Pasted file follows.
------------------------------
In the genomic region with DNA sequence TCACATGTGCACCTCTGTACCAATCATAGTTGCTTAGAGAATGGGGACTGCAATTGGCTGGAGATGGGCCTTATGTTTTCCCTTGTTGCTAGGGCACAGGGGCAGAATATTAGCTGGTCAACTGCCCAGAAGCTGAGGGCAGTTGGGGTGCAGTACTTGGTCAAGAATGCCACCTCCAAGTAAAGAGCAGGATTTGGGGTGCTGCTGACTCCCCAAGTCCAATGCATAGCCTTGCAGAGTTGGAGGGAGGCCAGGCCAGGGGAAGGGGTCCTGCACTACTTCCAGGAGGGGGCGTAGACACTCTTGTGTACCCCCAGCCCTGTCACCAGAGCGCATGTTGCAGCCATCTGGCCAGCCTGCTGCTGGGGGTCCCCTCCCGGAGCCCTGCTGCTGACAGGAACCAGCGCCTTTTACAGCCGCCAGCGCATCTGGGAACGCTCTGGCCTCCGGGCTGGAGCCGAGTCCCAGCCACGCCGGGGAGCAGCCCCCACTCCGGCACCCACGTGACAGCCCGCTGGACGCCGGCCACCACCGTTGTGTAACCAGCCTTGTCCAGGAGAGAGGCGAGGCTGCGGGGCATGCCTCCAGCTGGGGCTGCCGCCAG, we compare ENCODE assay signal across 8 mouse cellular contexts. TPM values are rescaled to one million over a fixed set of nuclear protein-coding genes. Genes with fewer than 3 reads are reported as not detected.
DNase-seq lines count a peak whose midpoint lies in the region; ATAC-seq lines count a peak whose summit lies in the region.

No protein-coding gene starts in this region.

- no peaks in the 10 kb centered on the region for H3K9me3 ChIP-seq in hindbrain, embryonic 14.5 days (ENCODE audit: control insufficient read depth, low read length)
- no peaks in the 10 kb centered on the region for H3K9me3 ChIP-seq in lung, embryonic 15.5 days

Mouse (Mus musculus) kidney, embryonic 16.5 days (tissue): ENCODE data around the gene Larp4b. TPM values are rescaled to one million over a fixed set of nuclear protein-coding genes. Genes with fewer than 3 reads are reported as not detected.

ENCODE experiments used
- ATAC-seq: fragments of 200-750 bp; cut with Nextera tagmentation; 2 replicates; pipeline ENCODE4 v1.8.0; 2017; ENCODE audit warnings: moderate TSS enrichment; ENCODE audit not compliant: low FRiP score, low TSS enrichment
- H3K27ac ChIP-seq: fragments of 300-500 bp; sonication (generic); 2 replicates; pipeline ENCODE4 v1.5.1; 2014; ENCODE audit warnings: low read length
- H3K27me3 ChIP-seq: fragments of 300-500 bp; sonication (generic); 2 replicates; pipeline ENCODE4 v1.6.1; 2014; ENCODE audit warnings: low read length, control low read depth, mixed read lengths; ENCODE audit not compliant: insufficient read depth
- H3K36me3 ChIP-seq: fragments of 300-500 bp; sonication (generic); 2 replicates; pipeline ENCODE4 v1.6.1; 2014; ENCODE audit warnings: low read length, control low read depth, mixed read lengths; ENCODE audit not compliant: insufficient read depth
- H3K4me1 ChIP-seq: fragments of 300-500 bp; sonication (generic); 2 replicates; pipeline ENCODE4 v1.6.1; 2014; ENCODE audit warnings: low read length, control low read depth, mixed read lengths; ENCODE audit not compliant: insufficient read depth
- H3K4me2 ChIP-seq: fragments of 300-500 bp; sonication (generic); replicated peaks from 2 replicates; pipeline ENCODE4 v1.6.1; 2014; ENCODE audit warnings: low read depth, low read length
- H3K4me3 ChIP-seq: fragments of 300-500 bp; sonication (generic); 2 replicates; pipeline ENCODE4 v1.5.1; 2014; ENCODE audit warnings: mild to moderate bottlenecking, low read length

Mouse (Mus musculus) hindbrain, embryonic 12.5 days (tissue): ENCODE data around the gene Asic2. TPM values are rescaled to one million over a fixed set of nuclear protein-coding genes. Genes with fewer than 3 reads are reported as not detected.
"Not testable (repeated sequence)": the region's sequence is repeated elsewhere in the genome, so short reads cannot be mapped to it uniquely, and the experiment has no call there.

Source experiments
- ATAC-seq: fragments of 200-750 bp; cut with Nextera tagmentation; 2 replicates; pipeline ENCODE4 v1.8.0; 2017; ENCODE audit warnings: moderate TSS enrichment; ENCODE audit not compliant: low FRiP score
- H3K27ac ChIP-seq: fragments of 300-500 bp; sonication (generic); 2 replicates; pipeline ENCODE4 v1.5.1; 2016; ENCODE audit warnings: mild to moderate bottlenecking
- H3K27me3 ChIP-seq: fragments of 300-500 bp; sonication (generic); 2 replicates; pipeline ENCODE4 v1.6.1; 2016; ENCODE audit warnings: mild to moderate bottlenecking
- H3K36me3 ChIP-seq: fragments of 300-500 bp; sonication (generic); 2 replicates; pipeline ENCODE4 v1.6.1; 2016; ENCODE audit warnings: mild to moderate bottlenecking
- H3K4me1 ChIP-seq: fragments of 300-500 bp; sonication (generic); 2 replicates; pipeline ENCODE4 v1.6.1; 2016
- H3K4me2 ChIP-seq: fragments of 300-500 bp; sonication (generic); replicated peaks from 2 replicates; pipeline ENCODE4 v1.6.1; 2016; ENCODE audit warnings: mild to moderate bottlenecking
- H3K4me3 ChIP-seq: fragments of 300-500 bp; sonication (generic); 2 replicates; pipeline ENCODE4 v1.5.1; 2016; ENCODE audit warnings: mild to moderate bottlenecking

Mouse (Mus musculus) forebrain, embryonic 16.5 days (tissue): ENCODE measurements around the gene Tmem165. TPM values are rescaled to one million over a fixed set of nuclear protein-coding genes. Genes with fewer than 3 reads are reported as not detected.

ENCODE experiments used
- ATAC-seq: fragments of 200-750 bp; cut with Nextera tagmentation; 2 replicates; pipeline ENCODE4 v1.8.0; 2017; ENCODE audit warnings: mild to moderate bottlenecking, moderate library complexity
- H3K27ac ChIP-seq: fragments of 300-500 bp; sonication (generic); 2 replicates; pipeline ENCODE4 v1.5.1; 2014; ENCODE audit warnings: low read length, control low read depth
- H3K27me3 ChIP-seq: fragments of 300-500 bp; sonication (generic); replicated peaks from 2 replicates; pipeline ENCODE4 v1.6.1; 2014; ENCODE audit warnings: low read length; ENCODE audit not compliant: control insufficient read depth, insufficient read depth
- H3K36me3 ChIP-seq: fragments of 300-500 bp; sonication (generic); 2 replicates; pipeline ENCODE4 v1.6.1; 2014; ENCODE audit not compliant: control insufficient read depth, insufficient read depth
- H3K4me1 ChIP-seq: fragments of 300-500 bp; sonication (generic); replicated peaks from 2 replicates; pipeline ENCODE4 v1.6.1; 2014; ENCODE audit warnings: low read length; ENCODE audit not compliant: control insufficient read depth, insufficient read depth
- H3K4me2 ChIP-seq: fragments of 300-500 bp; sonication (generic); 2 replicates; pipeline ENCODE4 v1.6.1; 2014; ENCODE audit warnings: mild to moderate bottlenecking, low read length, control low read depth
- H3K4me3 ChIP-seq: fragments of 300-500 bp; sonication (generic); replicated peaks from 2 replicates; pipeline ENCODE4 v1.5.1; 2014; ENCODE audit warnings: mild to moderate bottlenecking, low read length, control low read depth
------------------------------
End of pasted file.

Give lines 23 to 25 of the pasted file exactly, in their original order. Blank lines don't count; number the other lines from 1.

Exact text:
- H3K4me2 ChIP-seq: fragments of 300-500 bp; sonication (generic); replicated peaks from 2 replicates; pipeline ENCODE4 v1.6.1; 2016; ENCODE audit warnings: mild to moderate bottlenecking
- H3K4me3 ChIP-seq: fragments of 300-500 bp; sonication (generic); 2 replicates; pipeline ENCODE4 v1.5.1; 2016; ENCODE audit warnings: mild to moderate bottlenecking

Mouse (Mus musculus) forebrain, embryonic 16.5 days (tissue): ENCODE measurements around the gene Tmem165. TPM values are rescaled to one million over a fixed set of nuclear protein-coding genes. Genes with fewer than 3 reads are reported as not detected.